Kal Raustiala 0:02
Good evening, everyone. I'm Kal Raustiala, director of the UCLA Burkle Center for International Relations and it's my pleasure to invite you back to one of our occasional Zoom webinars. For today's event, I'm really happy to have as our guest, my colleague Tendayi Achiume, who is a professor at the Law School here at UCLA. But for today's event, what's most important is that she is the United Nations Special Rapporteur on contemporary forms of racism, racial discrimination, xenophobia, and related intolerance, which is a long title, but an important one. She has worked for the last couple of years on issues around racism around the world, reporting to the UN Human Rights Council. So it's really a pleasure to have her on. She's going to talk about issues related to digital technologies and discrimination within digital technologies. But I think we'll also drift into many of the other interesting issues that she has been working on both in this role and in her career before assuming the position of Special Rapporteur. So it's my pleasure to invite Tendayi on. She'll talk for a few minutes, or maybe more than a few minutes. And then as usual, I will ask a few questions and then we'll take questions from all of you, so please be sure to post questions using the q&a feature. You can do that starting now (it looks like some of you have already, and continue through our conversation, and I'll be happy to pose those to Tendayi). So without further ado, let me welcome onto the screen Professor Tendayi Achiume.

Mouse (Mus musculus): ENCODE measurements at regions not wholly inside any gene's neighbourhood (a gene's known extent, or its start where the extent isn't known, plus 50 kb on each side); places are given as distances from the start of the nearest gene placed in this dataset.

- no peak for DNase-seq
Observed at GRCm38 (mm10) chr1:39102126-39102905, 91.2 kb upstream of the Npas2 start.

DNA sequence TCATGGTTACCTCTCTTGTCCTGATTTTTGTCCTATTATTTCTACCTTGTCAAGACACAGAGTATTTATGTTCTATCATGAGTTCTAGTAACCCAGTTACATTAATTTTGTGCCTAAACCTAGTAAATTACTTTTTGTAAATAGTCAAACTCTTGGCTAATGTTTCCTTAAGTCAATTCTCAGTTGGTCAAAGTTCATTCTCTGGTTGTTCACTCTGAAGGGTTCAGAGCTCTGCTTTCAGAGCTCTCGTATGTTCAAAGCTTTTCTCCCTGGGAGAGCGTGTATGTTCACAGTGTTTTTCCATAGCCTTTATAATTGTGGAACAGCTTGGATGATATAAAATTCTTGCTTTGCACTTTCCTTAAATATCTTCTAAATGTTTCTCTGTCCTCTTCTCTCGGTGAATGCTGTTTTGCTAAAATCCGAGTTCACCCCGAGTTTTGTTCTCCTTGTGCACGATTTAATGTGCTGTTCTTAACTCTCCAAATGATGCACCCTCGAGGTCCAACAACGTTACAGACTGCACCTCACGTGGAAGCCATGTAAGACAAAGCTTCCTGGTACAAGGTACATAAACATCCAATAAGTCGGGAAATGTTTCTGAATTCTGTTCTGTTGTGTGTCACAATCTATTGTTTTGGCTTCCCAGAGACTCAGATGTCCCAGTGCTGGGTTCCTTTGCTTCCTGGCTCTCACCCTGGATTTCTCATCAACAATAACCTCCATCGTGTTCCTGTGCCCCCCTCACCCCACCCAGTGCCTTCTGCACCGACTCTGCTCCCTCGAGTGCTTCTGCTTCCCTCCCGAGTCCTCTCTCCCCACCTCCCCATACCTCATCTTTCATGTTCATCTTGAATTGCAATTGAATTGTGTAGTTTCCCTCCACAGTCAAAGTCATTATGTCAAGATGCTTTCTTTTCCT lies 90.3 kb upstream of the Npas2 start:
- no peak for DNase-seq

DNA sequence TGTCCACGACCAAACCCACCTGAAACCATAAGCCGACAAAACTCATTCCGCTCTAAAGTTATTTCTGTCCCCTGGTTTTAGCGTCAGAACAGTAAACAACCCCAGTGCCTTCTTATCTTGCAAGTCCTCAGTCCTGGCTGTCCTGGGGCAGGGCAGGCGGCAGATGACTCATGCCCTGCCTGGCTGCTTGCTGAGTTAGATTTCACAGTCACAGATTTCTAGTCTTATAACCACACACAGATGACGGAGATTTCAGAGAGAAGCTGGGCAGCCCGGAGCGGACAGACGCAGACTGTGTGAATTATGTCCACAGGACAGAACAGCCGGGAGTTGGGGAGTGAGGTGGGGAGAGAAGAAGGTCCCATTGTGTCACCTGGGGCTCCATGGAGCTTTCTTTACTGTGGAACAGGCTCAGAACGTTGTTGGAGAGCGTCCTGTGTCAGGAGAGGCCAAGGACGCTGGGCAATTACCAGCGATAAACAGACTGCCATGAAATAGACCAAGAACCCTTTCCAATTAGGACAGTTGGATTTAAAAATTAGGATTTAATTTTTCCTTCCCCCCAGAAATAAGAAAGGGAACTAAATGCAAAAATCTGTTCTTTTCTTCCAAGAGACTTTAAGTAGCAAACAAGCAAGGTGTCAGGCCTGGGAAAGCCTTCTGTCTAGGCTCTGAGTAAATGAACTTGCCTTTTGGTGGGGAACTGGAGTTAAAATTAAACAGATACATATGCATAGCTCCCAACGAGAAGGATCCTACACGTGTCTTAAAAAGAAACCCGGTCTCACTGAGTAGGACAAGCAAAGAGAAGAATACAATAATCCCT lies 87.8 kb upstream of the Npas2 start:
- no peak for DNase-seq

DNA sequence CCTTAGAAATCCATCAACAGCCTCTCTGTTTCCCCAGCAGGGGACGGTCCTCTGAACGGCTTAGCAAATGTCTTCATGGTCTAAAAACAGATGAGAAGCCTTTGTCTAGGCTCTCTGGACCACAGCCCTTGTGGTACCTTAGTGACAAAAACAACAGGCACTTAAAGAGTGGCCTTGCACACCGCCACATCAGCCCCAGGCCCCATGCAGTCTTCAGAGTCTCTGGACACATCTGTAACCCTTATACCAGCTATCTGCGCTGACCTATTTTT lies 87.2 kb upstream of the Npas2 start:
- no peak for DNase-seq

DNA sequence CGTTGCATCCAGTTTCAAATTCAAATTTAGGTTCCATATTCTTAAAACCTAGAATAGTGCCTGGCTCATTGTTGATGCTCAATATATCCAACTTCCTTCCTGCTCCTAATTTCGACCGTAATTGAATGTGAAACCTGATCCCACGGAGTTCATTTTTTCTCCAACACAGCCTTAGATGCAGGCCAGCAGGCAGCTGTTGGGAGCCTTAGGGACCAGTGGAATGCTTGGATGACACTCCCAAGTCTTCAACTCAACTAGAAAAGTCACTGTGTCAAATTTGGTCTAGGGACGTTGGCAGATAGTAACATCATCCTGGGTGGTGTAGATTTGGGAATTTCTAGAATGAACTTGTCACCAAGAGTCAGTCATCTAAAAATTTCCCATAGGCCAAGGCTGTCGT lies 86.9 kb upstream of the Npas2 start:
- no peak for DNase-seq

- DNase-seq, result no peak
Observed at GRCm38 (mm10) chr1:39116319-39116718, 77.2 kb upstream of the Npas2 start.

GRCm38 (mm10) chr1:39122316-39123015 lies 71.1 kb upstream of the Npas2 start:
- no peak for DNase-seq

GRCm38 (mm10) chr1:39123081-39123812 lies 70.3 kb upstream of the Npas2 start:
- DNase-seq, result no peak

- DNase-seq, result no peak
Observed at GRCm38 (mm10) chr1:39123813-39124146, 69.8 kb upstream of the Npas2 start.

Tendayi Achiume 1:44